Aging Pets Need Special Care
Most all pet owners agree that no matter the age, our furry friends will always be our babies. As they age, it is our responsibility to make sure that they get the care needed to thrive in their senior years. It is no secret that pets are living longer lives as a result of improved preventative care, special diets, better medications, and veterinary technology. Pet parents need to be aware of important adjustments that need to be made to ensure that the senior years are happy, healthy, and comfortable. Dr. Whitworth and his staff at Whitworth Animal Clinic can help you make any necessary adjustments to plan for your pet’s future.
When is a Pet Considered a Senior?
Cats and small dogs are generally considered senior at 10 years old. Medium sized dogs are considered senior at eight, large breed dogs at 6 and giant breed dogs at 4 years old. Pets that qualify as seniors should be examined twice yearly to see if there are any early signs of disease. Behaviors or changes that pet owners can monitor for signs of disease in senior pets include changes in water intake, urination, appetite, energy level, coughing, vomiting, or a change in weight. If you see any of these “signs”, have a discussion with Dr. Whitworth to discuss the aging process and ways that you can correct and problems related to disease or deficiencies.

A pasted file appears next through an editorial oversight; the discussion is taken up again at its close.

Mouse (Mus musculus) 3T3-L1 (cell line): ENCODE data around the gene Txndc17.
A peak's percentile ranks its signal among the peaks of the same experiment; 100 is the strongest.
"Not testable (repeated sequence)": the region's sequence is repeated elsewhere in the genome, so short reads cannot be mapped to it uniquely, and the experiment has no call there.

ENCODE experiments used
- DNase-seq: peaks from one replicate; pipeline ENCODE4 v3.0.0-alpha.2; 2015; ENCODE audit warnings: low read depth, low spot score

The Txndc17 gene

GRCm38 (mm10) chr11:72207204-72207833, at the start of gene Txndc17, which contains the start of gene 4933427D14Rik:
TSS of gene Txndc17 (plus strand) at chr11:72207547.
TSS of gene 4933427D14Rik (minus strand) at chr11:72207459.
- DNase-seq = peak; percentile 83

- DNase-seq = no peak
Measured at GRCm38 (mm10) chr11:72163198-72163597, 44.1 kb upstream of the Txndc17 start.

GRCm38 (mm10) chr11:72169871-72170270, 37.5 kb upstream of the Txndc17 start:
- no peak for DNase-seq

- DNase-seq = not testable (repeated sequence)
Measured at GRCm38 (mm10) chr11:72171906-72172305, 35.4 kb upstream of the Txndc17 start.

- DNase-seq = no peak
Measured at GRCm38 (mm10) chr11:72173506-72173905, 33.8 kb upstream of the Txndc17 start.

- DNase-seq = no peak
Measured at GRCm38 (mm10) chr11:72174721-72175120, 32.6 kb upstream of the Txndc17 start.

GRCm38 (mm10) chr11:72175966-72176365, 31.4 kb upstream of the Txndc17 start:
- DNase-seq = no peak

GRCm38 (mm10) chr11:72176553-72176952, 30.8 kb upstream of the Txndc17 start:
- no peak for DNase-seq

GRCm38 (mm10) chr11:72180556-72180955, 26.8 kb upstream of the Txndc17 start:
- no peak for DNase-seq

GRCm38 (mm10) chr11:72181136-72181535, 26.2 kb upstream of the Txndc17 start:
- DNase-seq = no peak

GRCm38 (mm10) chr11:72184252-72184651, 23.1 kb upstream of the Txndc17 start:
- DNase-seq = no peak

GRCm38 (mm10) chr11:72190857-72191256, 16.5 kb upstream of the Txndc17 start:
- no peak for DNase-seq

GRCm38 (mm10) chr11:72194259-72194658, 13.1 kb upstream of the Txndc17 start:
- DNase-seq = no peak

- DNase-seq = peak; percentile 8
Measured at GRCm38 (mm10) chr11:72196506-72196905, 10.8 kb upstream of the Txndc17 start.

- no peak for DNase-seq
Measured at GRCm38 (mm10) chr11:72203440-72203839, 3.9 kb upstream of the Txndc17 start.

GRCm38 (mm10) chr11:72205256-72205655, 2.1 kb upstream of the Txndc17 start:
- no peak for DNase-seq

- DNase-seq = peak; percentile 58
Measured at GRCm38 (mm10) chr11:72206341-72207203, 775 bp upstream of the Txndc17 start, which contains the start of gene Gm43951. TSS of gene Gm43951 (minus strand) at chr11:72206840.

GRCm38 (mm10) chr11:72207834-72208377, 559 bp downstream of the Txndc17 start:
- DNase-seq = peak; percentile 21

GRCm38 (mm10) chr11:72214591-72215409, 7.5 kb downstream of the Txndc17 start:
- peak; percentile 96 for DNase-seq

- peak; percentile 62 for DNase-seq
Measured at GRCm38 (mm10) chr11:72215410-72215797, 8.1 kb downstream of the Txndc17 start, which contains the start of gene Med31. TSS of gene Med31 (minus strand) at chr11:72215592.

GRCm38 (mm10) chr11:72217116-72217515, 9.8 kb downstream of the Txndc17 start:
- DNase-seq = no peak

Geriatric Pet Health Conditions
As a pet ages, they can develop many of the same conditions and diseases that aging humans experience. Because our furry friends can’t tell us how they feel, it is our responsibility to be aware of potential health threats. Preventive care can detect many off these illnesses before they become life threatening or disabling.
The most common ailments that affect our pets include:
· heart disease
· kidney/urinary tract disease
· liver disease
· joint or bone disease
Ways to Improve Quality of Life for Senior Pets
Whitworth Animal Clinic services pets from Madison, Huntsville, and the surrounding Madison County areas. If you would like more information about caring for senior pets, contact Dr. Whitworth at 256/830-1503 to schedule a consultation. With Dr. Whitworth’s help, you can help your senior pet live a longer, healthier, and happier life!